I have now lived in Australia for almost seven years and I still don’t know what Australian design culture is. There are some very good designers here in many different fields, but I would struggle to define a ‘culture’ (as opposed to a number of practitioners), especially one that is quintessentially ‘Australian’ in the same way that one would probably identify something as exhibiting the visual culture and philosophy of the Swiss. I think there are many reasons for this, one being the immediate everyday culture and context and the other being education (back to an engagement with philosophy again).

What were some of the initial culture shocks that you experienced after migrating and how have you responded to them?
I wouldn’t say that I had any culture shock, as I’m always happy to embrace difference. I love the different sounds of the birds here. Hearing their songs still surprises me.

So, less a shock, but rather an accumulation of differences that are sometimes hard to get used to. Trivial things such as getting around. I can’t drive, so the distances between A and B become a chore, especially if I’m trying to get to somewhere in the hinterland between train stations or tram stops. There’s a basketful of minor things like this, but I could equally fill another basketful of London’s problems.

The biggest personal ‘shock’ has been the difficult financial adjustment. I knew moving here was going to curtail the work I do in the UK, Europe and the US, but I didn’t, couldn’t, realise to what extent. It’s mainly the opportunities that come about by chance and, if you’re not there, they don’t exist. And this has caused severe problems for me. I have a daughter in the UK finishing up her MA in fashion, a son in the UK starting an MA in sports medicine, my mum in England and my wife (who’s a sculptor) and young son here to support. The monthly outgoings are high, the cost of living here isn’t a lot different to living in London, but the income is quite a bit less. What I earn locally is fine, but the income from abroad is less. The inevitable problems of the middle-aged, middle class I’m afraid.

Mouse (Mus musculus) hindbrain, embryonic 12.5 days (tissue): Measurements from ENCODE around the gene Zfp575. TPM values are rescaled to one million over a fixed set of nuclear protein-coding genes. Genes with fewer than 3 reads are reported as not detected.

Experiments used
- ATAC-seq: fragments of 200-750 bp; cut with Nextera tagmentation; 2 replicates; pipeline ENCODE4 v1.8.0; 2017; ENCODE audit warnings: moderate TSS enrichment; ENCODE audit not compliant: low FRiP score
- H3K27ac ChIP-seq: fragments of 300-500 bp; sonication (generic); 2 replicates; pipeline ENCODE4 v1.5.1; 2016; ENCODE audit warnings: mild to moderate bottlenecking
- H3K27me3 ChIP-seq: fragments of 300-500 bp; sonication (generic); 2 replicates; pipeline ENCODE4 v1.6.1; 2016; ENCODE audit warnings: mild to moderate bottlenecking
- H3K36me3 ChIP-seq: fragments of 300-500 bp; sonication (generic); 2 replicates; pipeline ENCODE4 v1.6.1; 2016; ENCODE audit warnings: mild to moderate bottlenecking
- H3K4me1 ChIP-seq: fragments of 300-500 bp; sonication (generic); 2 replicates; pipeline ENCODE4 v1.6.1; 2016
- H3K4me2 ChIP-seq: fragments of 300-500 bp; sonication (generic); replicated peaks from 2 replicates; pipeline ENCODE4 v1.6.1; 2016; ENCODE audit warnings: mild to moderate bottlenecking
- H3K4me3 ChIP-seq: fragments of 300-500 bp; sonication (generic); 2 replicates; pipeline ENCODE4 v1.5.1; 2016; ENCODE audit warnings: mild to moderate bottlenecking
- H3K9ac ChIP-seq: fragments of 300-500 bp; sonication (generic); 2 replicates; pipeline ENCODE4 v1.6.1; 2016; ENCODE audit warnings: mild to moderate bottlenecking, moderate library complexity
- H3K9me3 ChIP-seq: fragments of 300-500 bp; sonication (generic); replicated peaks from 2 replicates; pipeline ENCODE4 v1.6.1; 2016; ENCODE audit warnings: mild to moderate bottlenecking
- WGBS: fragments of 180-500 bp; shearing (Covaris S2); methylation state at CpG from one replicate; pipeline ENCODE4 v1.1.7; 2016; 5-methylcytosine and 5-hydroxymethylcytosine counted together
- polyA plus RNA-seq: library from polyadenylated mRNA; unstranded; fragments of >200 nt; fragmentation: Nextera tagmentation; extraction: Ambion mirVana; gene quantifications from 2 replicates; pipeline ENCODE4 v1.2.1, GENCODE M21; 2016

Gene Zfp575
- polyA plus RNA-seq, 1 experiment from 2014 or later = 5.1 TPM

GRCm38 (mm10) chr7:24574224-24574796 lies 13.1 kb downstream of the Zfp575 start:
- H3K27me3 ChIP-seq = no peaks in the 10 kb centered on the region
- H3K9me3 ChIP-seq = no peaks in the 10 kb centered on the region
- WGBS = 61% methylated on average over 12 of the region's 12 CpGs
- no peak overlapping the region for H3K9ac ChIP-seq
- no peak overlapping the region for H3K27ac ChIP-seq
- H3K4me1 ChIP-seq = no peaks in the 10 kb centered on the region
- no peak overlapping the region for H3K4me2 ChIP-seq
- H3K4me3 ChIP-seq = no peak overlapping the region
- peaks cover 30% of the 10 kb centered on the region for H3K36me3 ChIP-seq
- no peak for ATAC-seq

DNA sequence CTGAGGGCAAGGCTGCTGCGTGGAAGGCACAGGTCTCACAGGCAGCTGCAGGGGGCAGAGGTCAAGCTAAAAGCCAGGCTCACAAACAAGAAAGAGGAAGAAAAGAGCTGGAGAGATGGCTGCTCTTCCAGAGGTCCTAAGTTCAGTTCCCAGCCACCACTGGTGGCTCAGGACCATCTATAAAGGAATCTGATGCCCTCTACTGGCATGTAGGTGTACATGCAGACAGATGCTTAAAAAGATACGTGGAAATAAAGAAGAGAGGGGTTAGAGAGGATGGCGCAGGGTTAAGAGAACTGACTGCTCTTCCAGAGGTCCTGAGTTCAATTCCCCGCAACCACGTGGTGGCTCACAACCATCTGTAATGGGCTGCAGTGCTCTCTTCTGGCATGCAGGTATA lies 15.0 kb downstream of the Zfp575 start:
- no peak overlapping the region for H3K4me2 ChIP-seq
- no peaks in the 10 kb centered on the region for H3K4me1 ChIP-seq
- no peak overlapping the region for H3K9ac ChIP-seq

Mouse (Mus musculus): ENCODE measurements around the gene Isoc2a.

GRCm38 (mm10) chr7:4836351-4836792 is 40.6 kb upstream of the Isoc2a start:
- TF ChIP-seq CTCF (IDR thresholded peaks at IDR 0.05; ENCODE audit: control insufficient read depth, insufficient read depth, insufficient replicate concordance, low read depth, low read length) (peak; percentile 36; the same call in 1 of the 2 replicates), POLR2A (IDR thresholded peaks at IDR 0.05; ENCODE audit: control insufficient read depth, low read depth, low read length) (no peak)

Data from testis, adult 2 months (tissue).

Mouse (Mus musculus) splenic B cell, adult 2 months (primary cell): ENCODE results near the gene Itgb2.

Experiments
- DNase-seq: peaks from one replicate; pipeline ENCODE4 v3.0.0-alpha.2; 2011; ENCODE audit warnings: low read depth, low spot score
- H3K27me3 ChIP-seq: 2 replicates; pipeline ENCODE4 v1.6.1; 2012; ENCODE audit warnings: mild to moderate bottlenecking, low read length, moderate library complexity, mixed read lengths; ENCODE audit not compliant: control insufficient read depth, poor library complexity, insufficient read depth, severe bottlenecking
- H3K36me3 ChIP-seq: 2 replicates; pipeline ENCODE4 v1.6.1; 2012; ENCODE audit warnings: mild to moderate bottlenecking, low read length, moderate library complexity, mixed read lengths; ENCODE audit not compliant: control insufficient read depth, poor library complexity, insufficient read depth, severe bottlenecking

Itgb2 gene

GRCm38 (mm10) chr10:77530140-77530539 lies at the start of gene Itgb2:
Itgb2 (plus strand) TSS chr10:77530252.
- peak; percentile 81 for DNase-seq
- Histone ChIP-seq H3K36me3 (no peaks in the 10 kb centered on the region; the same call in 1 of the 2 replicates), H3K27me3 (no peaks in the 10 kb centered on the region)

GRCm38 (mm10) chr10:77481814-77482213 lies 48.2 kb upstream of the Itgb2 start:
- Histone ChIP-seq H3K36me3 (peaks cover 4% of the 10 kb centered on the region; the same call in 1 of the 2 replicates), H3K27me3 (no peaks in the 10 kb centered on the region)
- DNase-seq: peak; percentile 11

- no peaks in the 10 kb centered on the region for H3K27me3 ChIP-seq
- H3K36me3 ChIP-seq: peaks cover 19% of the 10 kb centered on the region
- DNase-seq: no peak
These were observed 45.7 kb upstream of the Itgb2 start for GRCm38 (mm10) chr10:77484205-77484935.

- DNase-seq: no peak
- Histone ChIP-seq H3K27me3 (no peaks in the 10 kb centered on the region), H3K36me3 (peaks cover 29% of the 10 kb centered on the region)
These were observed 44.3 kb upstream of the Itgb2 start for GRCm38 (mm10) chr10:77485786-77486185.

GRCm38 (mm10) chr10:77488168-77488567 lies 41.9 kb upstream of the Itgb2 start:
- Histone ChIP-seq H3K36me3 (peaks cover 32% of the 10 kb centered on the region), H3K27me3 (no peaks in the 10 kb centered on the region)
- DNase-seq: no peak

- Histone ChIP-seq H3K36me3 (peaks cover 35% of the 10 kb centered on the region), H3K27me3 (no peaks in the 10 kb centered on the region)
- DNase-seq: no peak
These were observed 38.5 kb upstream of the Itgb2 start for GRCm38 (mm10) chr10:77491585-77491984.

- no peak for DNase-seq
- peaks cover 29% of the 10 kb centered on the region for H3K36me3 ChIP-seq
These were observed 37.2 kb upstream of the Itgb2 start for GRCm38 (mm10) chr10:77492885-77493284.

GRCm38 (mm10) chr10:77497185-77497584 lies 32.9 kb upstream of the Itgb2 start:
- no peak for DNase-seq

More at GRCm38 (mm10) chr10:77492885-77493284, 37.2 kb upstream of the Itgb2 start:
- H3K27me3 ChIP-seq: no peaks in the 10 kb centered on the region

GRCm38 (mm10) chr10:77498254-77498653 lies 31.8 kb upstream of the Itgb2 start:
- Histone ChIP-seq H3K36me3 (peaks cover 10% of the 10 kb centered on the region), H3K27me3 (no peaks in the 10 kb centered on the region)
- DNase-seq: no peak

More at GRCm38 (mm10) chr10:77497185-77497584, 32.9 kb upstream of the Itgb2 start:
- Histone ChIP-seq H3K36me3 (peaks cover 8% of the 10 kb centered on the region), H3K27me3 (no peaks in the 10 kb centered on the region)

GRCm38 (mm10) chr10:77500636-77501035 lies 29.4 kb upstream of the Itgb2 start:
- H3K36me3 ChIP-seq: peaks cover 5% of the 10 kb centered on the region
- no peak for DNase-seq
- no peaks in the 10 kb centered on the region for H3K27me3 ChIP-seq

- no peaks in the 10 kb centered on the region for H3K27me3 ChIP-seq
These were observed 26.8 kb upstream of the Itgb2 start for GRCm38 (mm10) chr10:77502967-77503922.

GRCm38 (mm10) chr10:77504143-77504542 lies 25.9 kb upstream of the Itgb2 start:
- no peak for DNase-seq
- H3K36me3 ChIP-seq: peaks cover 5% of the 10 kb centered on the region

The other ‘shock’ lies in the general political engagement and awareness or, more accurately, a lack of either. The use of language and political ideas espoused by the politicians in general and the leaders in particular borderlines on the autistic. Oh! And one other thing: newspapers – their coverage of culture, art and design and that so few people read them or any other local form of ‘serious’ press.

Do you believe that life in Australia has had a noticeable impact on the way that you think and work? Have you developed any new design interests since being here?
My problem is that I rarely get to see the parts of Australia that really stimulate me, the landscape, for all the reasons I outlined in the last question. It’s frustrating because I want to make work that is a response to ‘Australia’ or the unique aspects of ‘Australia’ that I’m drawn to. The colours, the textures and the space are so different here. I know that if I was able to explore these, then something would happen to my sense of ‘field’ and ‘notation’, which could only have emanated from here.

What do you enjoy specifically about life in Melbourne? Are there any aspects of the place that you’re not so fond of?